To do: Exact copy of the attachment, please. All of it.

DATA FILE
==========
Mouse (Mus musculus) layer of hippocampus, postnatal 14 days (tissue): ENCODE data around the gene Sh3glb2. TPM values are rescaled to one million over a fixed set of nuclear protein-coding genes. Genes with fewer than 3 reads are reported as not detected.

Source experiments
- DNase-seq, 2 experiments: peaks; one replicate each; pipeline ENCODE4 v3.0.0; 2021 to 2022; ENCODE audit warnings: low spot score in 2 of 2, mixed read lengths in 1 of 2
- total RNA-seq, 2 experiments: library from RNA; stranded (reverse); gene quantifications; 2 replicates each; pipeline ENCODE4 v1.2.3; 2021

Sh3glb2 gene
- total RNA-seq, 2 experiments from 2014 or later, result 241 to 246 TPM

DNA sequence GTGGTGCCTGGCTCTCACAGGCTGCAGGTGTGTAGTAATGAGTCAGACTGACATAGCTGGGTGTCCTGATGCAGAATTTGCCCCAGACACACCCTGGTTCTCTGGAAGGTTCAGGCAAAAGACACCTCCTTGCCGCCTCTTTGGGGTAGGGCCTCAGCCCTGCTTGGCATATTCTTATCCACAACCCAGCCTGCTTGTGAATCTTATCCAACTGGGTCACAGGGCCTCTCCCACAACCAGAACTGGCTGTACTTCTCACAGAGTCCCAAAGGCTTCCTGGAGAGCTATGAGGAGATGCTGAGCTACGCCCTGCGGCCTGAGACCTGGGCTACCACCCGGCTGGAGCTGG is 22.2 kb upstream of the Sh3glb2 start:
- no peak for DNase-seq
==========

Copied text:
Mouse (Mus musculus) layer of hippocampus, postnatal 14 days (tissue): ENCODE data around the gene Sh3glb2. TPM values are rescaled to one million over a fixed set of nuclear protein-coding genes. Genes with fewer than 3 reads are reported as not detected.

Source experiments
- DNase-seq, 2 experiments: peaks; one replicate each; pipeline ENCODE4 v3.0.0; 2021 to 2022; ENCODE audit warnings: low spot score in 2 of 2, mixed read lengths in 1 of 2
- total RNA-seq, 2 experiments: library from RNA; stranded (reverse); gene quantifications; 2 replicates each; pipeline ENCODE4 v1.2.3; 2021

Sh3glb2 gene
- total RNA-seq, 2 experiments from 2014 or later, result 241 to 246 TPM

DNA sequence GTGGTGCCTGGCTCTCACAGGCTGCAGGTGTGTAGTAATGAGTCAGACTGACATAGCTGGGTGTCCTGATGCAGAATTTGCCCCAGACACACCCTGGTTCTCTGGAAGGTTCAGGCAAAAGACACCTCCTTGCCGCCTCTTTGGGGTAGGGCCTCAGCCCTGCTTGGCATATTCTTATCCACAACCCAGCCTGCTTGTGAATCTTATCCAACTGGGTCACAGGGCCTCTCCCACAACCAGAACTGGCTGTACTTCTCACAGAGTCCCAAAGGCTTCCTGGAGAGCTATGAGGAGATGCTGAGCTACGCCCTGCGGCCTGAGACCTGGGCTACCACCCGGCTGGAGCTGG is 22.2 kb upstream of the Sh3glb2 start:
- no peak for DNase-seq